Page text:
2Institute of Bioorganic Chemistry, Siberian Branch of Russian Academy of Sciences, ul. Lavrenteva 8, Novosibirsk, 630090 Russia; E-mail: Nevinsky@niboch.nsc.ru
* To whom correspondence should be addressed.
Received February 2, 1998; Revision received May 5, 1998
Catalytically active antibodies, abzymes, appear in the blood of mammals immunized with the analogs of transition state or in the case of autoimmune diseases. Until recently, it was not shown whether abzymes exist in the blood of apparently healthy subjects. We have discovered that secretory IgA (sIgA) from the milk of healthy mothers catalyze phosphorylation of a variety of proteins and that IgG can hydrolyze DNA and RNA. In this study for the first time it is shown that IgG from human milk (and their Fab-fragments) also catalyze hydrolysis of nucleoside mono-, di-, and triphosphates. The data meet certain stringent criteria, unambiguously indicating that the observed catalytic activity is associated with IgG rather than contaminating enzymes. Although the nucleotide-binding site of IgG is located in the light antibody chain, L-chains per se cannot hydrolyze NTP unlike the DNA-hydrolyzing abzymes. Kinetic and thermodynamic parameters that characterize the interaction of NTP and dNTP with IgG-abzymes were analyzed. Possible reasons for appearance of polyclonal abzymes with different catalytic activities in the milk of healthy mothers are considered.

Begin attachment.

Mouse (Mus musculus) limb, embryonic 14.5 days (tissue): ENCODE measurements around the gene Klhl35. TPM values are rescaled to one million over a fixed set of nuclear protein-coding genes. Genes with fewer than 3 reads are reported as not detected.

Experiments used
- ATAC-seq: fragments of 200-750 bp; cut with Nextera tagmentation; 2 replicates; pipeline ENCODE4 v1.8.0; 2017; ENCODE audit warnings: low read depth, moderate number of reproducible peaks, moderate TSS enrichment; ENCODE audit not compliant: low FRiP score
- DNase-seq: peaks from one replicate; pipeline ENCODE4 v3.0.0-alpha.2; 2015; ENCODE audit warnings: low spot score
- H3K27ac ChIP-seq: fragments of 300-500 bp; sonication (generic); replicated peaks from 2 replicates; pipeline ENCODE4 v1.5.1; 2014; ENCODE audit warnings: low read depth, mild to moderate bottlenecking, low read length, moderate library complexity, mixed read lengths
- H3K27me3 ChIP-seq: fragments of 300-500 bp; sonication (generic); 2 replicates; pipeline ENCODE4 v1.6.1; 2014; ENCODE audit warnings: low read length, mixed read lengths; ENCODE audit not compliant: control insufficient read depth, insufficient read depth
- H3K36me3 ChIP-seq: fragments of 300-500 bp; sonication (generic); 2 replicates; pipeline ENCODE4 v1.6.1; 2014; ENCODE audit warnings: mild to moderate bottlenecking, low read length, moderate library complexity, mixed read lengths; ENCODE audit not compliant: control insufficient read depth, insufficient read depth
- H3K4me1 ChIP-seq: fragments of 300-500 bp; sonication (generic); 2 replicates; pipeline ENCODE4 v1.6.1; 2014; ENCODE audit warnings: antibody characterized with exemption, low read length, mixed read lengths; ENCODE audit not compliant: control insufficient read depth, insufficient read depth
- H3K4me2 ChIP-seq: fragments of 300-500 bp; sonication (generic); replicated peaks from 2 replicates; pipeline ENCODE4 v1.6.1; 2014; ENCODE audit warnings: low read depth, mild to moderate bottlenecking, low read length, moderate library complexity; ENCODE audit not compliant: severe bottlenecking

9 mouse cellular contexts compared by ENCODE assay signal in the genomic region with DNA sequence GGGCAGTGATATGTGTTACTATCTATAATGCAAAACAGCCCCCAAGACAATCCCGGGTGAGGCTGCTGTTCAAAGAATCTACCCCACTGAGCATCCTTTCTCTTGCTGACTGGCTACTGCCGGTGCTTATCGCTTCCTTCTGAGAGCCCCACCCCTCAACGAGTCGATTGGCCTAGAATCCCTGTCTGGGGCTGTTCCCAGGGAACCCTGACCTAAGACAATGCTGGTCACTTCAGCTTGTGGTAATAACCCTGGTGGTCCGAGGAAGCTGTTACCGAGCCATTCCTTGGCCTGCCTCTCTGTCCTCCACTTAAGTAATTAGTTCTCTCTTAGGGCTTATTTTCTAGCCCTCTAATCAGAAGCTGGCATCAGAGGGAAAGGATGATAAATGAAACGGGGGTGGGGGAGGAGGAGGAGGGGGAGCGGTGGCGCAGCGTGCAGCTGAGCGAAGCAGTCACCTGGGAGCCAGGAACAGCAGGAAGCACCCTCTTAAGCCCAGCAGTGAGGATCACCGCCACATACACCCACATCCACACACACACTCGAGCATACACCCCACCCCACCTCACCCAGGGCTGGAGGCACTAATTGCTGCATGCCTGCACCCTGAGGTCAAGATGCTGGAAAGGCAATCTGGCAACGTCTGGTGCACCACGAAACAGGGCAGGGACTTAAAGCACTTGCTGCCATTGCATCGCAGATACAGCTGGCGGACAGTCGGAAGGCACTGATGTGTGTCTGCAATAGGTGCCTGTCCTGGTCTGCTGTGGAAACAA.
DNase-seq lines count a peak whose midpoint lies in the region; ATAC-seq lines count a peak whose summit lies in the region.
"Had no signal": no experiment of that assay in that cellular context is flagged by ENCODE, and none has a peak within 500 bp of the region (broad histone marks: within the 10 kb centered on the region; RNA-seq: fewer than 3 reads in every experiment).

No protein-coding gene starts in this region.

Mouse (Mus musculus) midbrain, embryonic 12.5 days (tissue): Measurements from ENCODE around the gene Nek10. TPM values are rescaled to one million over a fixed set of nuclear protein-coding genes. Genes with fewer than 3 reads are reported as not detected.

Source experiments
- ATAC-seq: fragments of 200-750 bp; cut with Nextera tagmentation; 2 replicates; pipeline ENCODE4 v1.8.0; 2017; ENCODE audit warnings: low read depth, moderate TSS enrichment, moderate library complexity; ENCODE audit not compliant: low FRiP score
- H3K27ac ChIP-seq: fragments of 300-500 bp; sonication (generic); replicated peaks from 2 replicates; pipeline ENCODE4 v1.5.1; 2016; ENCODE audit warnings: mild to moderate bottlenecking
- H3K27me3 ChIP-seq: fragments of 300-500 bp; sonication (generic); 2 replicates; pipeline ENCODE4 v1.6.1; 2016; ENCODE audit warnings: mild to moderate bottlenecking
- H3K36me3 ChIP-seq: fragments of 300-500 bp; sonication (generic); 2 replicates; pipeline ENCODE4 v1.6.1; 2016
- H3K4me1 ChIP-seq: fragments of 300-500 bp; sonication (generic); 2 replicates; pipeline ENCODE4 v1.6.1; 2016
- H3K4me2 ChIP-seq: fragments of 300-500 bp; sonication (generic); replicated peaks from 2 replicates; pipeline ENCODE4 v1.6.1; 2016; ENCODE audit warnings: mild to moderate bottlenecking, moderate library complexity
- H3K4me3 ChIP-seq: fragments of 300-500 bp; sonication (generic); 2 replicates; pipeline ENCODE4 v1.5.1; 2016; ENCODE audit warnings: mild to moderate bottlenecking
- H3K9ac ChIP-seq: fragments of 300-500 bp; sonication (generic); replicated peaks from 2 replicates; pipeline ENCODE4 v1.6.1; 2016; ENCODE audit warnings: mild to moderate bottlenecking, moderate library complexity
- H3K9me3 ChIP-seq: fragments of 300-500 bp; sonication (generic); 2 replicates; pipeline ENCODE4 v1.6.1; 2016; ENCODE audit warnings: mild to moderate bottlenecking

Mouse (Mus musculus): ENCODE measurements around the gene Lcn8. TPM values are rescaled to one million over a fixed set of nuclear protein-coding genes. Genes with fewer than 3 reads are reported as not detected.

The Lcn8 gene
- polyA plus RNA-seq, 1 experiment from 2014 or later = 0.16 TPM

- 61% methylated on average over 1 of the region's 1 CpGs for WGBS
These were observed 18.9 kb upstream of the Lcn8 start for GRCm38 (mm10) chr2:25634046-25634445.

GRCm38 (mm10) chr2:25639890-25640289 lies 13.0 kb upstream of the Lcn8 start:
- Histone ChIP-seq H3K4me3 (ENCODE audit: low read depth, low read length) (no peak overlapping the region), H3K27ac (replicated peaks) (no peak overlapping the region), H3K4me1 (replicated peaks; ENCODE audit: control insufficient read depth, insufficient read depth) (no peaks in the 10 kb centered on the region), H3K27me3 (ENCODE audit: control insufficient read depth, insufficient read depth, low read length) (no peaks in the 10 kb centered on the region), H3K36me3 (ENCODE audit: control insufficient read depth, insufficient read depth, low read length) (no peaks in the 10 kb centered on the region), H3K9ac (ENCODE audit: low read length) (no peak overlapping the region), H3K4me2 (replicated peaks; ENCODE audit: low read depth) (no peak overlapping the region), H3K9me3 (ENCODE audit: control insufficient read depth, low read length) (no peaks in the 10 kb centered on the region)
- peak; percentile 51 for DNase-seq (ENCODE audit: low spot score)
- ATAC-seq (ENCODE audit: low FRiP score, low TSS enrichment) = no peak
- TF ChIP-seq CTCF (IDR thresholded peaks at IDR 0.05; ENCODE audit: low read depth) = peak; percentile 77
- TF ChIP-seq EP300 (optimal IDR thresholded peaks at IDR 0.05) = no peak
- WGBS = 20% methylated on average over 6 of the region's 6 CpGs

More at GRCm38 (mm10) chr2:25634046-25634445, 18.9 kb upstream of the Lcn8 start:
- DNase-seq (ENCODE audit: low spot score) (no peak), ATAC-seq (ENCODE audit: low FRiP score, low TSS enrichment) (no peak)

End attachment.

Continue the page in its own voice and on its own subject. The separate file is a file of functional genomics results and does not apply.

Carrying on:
KEY WORDS: human breast milk, IgG, natural abzymes, nucleotide hydrolysis